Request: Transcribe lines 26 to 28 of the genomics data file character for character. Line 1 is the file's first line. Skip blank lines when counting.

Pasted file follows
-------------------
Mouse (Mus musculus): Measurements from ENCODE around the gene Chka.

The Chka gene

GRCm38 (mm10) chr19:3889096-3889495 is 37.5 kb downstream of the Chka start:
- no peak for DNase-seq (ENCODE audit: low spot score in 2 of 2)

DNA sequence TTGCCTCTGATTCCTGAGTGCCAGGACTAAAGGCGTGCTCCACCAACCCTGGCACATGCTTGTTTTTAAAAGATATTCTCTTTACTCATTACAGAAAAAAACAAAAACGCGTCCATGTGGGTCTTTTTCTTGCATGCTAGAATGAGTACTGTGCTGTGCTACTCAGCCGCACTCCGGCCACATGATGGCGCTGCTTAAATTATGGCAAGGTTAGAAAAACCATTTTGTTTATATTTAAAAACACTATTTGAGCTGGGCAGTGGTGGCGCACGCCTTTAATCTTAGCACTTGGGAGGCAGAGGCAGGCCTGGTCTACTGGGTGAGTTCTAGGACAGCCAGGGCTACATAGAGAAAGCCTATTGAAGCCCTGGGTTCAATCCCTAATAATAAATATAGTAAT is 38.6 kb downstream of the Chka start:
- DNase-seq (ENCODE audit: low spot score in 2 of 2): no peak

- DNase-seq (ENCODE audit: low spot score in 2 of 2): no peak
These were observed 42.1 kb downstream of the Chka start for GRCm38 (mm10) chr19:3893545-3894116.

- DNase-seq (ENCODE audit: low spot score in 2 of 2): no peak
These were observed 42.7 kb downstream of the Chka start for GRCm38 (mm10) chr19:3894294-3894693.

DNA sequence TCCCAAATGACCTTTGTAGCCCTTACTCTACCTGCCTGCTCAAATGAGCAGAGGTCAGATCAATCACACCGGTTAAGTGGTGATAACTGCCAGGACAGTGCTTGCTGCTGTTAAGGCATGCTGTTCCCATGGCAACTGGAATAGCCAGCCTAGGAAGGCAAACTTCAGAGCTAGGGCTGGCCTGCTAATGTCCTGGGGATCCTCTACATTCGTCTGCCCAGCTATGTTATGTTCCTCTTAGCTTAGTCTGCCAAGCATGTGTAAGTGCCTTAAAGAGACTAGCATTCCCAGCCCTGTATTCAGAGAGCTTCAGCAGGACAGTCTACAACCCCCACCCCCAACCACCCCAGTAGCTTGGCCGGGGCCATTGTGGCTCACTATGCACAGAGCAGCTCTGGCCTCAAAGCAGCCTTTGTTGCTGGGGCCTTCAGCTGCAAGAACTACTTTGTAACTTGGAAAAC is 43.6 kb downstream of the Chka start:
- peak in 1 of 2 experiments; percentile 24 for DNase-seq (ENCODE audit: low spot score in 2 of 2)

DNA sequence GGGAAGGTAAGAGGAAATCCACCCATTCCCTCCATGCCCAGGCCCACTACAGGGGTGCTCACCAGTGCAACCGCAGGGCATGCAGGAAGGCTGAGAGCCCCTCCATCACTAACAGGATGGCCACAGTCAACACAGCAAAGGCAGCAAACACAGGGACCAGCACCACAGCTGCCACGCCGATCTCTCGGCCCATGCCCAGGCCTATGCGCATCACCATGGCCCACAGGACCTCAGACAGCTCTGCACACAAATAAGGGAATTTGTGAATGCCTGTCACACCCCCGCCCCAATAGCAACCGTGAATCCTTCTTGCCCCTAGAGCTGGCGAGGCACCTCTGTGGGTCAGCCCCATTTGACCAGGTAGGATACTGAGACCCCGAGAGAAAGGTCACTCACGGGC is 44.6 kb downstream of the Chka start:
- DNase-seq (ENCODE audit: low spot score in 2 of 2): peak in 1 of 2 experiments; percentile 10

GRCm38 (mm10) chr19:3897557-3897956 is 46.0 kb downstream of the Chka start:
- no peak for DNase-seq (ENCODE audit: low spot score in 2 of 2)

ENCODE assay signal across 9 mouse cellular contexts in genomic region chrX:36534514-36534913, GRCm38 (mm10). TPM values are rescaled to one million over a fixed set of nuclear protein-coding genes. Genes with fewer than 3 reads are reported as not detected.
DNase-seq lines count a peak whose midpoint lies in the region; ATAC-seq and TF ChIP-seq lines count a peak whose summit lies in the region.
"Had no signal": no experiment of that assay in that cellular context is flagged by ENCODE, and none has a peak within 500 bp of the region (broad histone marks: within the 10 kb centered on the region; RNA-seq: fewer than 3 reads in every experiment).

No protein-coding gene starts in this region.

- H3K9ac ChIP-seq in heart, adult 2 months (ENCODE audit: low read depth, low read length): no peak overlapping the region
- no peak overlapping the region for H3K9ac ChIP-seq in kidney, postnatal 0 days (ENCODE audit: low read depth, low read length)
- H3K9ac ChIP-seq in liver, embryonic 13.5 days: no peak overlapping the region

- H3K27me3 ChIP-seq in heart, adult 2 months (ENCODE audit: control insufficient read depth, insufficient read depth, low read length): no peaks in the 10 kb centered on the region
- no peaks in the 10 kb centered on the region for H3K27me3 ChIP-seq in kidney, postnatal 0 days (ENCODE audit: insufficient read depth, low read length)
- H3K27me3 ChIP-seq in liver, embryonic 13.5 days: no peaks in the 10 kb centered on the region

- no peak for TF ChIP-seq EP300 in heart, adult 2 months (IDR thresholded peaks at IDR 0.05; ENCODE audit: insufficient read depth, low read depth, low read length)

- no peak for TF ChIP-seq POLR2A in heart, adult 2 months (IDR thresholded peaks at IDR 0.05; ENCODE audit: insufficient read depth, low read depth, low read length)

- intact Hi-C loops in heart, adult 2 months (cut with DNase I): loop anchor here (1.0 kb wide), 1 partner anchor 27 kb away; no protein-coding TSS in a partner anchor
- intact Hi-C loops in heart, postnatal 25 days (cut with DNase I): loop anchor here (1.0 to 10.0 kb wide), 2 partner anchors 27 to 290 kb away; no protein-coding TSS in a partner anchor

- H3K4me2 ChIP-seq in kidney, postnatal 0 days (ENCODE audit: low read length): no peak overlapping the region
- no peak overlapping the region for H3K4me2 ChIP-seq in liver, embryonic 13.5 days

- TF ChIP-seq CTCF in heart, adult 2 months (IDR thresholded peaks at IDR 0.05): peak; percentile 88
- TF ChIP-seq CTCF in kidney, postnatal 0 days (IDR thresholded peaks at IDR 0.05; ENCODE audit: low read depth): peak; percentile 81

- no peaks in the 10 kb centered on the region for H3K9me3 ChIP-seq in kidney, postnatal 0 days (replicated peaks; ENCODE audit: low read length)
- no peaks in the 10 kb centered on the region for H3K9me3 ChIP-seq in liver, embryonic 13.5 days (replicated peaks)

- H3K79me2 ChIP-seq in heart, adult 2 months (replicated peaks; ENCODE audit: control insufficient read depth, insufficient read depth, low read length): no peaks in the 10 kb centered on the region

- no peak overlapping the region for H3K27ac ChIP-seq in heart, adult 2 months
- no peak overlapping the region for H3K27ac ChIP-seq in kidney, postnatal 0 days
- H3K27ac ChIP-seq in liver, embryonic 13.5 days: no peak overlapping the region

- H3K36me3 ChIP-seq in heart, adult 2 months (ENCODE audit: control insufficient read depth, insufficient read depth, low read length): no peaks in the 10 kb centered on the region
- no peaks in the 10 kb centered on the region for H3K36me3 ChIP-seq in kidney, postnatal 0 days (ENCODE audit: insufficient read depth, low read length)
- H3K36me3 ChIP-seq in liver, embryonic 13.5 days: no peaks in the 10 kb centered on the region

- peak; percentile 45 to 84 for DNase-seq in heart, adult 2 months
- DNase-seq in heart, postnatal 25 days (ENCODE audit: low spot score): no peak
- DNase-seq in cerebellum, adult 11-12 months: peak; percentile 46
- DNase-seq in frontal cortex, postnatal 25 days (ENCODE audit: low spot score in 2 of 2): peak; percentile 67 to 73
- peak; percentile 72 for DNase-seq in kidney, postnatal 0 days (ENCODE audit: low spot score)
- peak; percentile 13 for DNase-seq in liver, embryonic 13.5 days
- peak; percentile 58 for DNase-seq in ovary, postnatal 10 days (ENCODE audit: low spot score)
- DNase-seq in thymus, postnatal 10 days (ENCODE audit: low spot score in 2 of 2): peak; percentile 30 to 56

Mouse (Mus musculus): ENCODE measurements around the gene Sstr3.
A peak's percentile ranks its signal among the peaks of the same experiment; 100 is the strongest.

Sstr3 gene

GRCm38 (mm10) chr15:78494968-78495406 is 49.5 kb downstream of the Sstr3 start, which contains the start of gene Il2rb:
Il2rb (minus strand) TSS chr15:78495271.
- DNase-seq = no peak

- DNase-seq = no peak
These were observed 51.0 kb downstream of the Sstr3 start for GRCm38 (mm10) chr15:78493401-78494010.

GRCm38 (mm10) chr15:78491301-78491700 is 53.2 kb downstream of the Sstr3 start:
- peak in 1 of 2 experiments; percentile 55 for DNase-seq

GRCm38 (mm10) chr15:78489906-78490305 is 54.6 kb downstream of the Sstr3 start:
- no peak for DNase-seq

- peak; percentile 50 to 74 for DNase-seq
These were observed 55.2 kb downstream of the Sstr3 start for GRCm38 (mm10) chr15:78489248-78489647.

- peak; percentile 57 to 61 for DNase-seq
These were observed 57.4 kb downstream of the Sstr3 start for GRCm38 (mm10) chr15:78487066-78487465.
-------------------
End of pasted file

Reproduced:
- H3K27me3 ChIP-seq in liver, embryonic 13.5 days: no peaks in the 10 kb centered on the region

- no peak for TF ChIP-seq EP300 in heart, adult 2 months (IDR thresholded peaks at IDR 0.05; ENCODE audit: insufficient read depth, low read depth, low read length)

- no peak for TF ChIP-seq POLR2A in heart, adult 2 months (IDR thresholded peaks at IDR 0.05; ENCODE audit: insufficient read depth, low read depth, low read length)